A tool to find and exploit servers vulnerable to Shellshock
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A tool to find and exploit servers vulnerable to Shellshock

Ref: https://en.wikipedia.org/wiki/Shellshock_(software_bug)

Released as open source by NCC Group Plc - https://www.nccgroup.trust/

Developed By:

  • Tom Watson, tom [dot] watson [at] nccgroup [dot] trust


Released under AGPL see LICENSE for more information

Help Text

usage: shocker.py

-h, --help show this help message and exit

--Host HOST, -H HOST A target hostname or IP address

--file FILE, -f FILE File containing a list of targets

--port PORT, -p PORT The target port number (default=80)

--exploit EXPLOIT, -e EXPLOIT Command to execute (default=/bin/uname -a)

--cgi CGI, -c CGI Single CGI to check (e.g. /cgi-bin/test.cgi)

--proxy PROXY A BIT BROKEN RIGHT NOW Proxy to be used in the form 'ip:port'

--ssl, -s Use SSL (default=False)

--threads THREADS, -t THREADS Maximum number of threads (default=10, max=100)

--verbose, -v Be verbose in output

Usage Examples

./shocker.py -H -e "/bin/cat /etc/passwd" -c /cgi-bin/test.cgi

Scans for and, if found, attempts to cat /etc/passwd

./shocker.py -H www.example.com -p 8001 -s

Scan www.example.com on port 8001 using SSL for all scripts in cgi_list and attempts the default exploit for any found

./shocker.py -f ./hostlist

Scans all hosts listed in the file ./hostlist with the default options


Python 2.7+

Change Log

Changes in version 1.0 (March 2016)

  • Some additional scripts contributed and updates to some comments, URLs and contact details

Changes in version 0.72 (December 2014)

  • Minor corrections to logic and typos

Changes in version 0.71 (December 2014)

  • Added timeout to urllib2.urlopen requests using a global 'TIMEOUT'

Changes in version 0.7 (November 2014)

  • Add interactive 'psuedo console' for further exploitation of a chosen vulnerable server
  • Attemped to clean up output buffering issues by wrapping sys.stdout in a class which flushes on every call to write
  • Added a progress indicator for use in time consuming tasks to reassure non vebose users

Changes in version 0.6 (October 2014)

  • Preventing return codes other than 200 from being considered successes
  • Added ability to specify multiple targets in a file
  • Moved the 'cgi_list' list of scripts to attempt to exploit to a file
  • Fixed some output formatting issues
  • Fixed valid hostname/IP regex to allow single word hostnames

Changes in version 0.5 (October 2014)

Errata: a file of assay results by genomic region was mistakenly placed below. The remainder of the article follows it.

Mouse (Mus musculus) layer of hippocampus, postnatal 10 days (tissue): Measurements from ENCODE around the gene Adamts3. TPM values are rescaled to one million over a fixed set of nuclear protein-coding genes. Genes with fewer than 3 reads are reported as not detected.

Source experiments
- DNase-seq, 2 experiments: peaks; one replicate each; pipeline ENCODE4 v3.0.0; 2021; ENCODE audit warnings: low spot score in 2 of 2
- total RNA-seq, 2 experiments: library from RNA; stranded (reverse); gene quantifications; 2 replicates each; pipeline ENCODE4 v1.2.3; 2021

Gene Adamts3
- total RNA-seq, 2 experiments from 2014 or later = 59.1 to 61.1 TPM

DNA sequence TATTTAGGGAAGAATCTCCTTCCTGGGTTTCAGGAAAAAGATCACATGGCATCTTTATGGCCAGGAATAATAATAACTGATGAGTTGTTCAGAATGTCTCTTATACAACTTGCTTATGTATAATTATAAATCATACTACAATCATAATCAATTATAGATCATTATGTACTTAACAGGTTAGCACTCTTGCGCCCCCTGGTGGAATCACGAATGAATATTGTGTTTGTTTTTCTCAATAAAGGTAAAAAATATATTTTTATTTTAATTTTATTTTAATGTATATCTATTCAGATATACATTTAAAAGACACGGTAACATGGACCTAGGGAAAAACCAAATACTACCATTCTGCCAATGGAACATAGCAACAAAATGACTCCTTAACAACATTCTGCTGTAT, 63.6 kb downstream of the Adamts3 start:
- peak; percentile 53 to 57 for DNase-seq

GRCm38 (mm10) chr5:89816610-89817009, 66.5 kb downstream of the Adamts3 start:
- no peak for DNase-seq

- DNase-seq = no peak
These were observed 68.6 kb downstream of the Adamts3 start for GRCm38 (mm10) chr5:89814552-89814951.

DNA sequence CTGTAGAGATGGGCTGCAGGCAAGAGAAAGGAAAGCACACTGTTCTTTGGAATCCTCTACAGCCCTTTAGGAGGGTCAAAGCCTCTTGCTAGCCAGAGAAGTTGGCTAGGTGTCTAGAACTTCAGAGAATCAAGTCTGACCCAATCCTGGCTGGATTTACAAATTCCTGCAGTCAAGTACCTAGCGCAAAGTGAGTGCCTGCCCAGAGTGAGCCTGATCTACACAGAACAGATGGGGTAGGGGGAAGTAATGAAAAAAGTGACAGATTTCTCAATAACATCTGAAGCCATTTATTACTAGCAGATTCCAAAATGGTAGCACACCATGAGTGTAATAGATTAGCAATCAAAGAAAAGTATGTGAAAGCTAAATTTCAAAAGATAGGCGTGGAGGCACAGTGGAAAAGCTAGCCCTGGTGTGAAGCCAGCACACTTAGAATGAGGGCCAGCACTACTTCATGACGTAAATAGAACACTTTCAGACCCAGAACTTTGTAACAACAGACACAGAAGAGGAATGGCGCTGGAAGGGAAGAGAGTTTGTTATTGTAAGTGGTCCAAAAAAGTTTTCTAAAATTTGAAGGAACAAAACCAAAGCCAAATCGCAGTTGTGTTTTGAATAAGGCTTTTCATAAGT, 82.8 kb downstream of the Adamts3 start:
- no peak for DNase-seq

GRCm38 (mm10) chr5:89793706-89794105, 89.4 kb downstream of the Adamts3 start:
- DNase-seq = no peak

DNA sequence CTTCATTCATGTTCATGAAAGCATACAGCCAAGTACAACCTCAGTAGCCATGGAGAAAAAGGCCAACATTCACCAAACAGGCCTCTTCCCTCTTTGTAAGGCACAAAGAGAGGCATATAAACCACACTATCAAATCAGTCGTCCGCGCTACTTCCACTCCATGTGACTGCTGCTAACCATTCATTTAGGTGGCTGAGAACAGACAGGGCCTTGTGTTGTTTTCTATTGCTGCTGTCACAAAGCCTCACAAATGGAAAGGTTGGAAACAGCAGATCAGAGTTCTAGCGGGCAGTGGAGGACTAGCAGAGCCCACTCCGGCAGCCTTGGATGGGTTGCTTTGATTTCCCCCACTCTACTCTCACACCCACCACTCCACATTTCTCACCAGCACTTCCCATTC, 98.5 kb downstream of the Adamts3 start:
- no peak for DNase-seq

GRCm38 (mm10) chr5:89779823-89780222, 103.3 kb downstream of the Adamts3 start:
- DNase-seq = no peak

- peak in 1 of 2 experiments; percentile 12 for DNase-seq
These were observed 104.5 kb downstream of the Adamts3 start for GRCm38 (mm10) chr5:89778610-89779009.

• Added ability to specify a single script to target rather than using cgi_list
  • Introduced a timeout on socket operations for host_check
  • Added some usage examples in the script header
  • Added an epilogue to the help text indicating presence of examples

Changes in version 0.4 (October 2014)

  • Introduced a thread count limit defaulting to 10
  • Removed colour support until I can figure out how to make it work in Windows and *nix equally well
  • Spelling corrections
  • More comprehensive cgi_list
  • Removes success_flag from output

Pre 0.4 (October 2014)

  • No idea


  • Identify and respond correctly to HTTP/200 response - false positives - Low priority/hassle
  • Implement curses for *nix systems - For the whole application or only psuedo terminal? - Low priority/prettiness
  • Thread the initial host check now that multiple targets are supported (and could be make this bit time consuming)
  • Change verbose to integer value - quiet, normal, verbose, debug?
  • Add option to skip initial host checks for the sake of speed?
  • Add a summary of results before exiting
  • Save results to a file? Format?
  • Eventually the idea is to include multiple possible vectors but currently only one is checked.
  • Add Windows and *nix colour support - Low priority/prettiness
  • Add a timeout in interactive mode for commands which don't return, e.g. /bin/cat /dev/zero
  • Prettify - Low priority/pretinness (obviously)
  • Add support for scanning and explointing SSH and SMTP? https://isc.sans.edu/diary/Shellshock+via+SMTP/18879
  • Add SOCKS proxy support, potentially using https://github.com/rpicard/socksonsocks/ from Rober Picard
  • Other stuff. Probably.

Thanks to...

Anthony Caulfield @ NCC for time and effort reviewing early versions

Brendan Coles @ NCC for his support and contributions